COVID kids struggle in offline classes

Education National

Expert says children are suffering from social anxiety and experiencing breakdowns in offline classes after two years of online school.

Young students are having a tough time fitting in classrooms after getting used to online classes during COVID.

Tapati Debnath, mother of four-year-old Samadrito said, “After almost seven months of online classes, he refused to go to school when it opened in March.” It was an unknown environment for him. “He was scared of a completely new place,” she continued.

Neha Cadabam, psychologist and Executive Director of Cadabam’s Hospital said, “The change from online to offline classes was an extremely challenging period for the children. They experienced breakdowns, school issues and separation anxiety.” She continued that the fear of contracting COVID also had an impact on them.

Change from online to offline classes was stressful for kids

“During online classes, my child got used to having me around. It was comforting for him to have me next to him,” said Debnath. “Later, Samadrito kept crying and insisting that I come with him to school.”

The school authorities also had to accommodate their nervous students back to school. “Socialisation is the main focus in schools such as ours. Therefore, teaching these children to have a relationship with people other than their parents was the challenge,” said Tanushree Das, operator of a Little Laureates branch in Kolkata.

She further added, “A preschool is usually the first exposure to a community for the children born during COVID. It is difficult to adjust them to a school environment because of the limited interaction they have had during the pandemic.”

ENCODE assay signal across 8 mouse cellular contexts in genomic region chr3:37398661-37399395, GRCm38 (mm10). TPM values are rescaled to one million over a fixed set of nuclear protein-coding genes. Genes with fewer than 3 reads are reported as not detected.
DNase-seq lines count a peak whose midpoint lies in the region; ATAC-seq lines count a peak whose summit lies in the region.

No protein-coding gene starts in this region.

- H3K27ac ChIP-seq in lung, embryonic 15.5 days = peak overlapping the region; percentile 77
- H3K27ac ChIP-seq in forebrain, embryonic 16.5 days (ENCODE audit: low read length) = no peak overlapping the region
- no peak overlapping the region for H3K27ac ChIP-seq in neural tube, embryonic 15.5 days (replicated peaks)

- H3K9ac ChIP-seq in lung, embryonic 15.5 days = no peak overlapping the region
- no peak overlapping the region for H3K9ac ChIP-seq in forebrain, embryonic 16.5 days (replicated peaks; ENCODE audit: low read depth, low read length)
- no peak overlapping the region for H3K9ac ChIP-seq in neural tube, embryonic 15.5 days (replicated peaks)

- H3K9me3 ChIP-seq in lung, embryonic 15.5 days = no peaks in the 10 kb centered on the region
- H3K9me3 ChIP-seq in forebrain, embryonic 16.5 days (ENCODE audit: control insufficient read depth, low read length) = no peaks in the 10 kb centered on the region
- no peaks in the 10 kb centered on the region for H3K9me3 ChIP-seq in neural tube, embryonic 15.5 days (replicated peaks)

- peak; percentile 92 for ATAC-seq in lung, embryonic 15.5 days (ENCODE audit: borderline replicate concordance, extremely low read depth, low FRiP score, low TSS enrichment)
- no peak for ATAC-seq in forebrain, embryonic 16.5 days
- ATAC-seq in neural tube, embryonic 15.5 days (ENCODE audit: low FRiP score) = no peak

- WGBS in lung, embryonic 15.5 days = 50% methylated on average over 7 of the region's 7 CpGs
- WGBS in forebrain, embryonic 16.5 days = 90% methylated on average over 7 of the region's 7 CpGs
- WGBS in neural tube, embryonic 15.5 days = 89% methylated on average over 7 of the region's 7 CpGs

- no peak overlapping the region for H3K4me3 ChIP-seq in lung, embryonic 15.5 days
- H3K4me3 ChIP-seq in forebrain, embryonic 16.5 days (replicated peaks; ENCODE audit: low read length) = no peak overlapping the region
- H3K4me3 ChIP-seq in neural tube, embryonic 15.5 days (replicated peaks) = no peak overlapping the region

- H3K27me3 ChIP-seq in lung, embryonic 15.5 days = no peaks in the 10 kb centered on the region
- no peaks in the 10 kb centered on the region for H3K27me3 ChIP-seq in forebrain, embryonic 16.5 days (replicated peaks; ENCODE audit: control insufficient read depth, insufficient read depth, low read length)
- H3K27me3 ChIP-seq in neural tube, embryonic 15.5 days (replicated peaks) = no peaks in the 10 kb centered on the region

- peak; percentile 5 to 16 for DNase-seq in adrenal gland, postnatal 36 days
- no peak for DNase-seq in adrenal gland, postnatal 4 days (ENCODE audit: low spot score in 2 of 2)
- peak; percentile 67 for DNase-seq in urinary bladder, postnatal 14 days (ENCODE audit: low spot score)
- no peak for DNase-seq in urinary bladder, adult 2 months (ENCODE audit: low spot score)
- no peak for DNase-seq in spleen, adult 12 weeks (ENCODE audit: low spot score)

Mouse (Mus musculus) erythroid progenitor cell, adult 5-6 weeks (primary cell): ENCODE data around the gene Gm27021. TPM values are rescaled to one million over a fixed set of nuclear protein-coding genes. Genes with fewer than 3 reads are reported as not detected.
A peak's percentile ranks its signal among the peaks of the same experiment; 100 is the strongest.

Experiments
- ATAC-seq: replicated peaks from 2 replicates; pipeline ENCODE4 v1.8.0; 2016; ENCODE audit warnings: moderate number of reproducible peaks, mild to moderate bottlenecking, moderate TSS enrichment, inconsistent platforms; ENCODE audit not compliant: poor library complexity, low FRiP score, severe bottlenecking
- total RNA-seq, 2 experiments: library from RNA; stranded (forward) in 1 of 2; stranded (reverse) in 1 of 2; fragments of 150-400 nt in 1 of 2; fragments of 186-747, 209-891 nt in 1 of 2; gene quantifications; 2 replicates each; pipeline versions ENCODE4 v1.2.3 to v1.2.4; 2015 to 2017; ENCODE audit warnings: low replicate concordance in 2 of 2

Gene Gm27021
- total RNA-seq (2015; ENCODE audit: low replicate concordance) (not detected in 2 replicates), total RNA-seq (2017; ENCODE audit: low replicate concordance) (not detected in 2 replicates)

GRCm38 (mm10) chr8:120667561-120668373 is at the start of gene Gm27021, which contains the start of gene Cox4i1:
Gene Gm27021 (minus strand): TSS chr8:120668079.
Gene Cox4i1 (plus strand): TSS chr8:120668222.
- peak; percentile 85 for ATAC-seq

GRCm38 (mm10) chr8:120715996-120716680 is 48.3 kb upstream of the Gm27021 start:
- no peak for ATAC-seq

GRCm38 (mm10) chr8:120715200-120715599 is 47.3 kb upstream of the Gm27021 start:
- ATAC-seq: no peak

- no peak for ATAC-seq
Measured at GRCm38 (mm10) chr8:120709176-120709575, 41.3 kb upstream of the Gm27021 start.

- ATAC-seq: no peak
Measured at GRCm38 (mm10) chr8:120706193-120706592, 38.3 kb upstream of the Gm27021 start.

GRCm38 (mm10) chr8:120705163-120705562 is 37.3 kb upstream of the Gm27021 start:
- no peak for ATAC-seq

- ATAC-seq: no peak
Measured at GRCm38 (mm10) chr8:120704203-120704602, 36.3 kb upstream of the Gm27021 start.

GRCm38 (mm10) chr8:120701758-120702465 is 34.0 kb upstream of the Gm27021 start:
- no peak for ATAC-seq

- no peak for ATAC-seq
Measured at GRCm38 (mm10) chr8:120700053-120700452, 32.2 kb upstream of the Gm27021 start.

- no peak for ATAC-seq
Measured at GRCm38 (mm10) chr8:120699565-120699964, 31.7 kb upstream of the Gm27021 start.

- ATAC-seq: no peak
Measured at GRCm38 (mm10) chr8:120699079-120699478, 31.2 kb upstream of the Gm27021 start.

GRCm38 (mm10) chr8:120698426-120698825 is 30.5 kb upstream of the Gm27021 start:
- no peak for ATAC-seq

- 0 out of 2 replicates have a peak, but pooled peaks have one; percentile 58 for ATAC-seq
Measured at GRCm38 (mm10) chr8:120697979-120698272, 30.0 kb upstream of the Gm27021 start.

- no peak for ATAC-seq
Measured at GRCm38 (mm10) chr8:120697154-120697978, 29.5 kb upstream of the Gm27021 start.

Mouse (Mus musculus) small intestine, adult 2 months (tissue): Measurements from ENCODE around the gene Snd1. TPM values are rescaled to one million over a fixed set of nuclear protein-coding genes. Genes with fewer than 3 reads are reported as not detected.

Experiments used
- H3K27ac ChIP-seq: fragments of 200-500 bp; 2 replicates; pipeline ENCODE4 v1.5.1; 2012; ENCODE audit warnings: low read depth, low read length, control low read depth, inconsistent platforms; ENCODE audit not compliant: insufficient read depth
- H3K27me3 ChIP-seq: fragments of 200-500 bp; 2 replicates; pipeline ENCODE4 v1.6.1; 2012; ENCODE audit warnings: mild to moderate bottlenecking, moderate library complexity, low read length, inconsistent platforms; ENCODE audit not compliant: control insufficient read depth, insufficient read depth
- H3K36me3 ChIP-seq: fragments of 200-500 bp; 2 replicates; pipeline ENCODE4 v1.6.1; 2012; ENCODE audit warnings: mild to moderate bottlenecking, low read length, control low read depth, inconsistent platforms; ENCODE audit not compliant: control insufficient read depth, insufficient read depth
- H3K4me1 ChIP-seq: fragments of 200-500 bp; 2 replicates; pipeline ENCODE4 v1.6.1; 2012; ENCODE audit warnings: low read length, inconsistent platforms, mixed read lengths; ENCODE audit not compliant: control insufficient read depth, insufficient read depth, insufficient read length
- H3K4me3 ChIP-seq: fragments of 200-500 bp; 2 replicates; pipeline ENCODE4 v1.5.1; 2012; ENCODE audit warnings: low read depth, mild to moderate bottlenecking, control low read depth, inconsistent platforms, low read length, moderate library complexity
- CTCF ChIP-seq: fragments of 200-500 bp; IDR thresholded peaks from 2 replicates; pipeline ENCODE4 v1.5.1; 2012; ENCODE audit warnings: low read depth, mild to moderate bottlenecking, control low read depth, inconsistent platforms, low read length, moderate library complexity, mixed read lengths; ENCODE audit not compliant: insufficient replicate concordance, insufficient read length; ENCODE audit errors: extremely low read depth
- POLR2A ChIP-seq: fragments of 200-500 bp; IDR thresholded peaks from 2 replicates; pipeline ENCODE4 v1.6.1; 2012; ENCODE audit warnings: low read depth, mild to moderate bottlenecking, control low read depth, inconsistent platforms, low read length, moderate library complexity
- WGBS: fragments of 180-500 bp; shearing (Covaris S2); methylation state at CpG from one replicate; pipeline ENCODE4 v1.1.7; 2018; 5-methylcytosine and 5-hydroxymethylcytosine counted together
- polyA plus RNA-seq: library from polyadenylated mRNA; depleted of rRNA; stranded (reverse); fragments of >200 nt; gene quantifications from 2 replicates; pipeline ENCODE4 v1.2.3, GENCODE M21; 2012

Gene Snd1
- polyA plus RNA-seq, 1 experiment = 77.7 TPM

Being a COVID baby, three-year-old Akshita had no social interactions apart from her parents. Her mother said, “She is having difficulty talking to people and making friends. We have even moved houses so that she can have more opportunities to make friends.”

Because of the pandemic, all preschools shut down for the safety of both students and teachers. Some shut down completely because they feared that online classes would not be effective for their students. Namrata Patel, Principal of Tiny Home Nursery in Bengaluru, said, “It is difficult to get small children to sit down at a spot. We could not have sustained this arrangement so we shut down completely during COVID.” Now, Tiny Home Nursery is running full-scale offline classes. “The children are doing fine as well,” said Patel.

Cadabam continued, “The transition from offline to online classes was a big change for children. Since they are more malleable than adults, they adapt beautifully to new situations.” Despite all odds, the children are making the best out of all situations. 

Debnath said, “Just like online classes, Samadrito became used to classrooms within a few months. He no longer has a problem going to school.”

Cadabam continued, “Unlike younger children, whose only concern is that they have to be away from their parents, older children have more things to be concerned about.” These children question the need of attending classes and dread the social environment of schools where they need to be constantly present in class. “Online classes gave them the option of not answering or not attending a class. They no longer have that option in offline classes,” said Cadabam.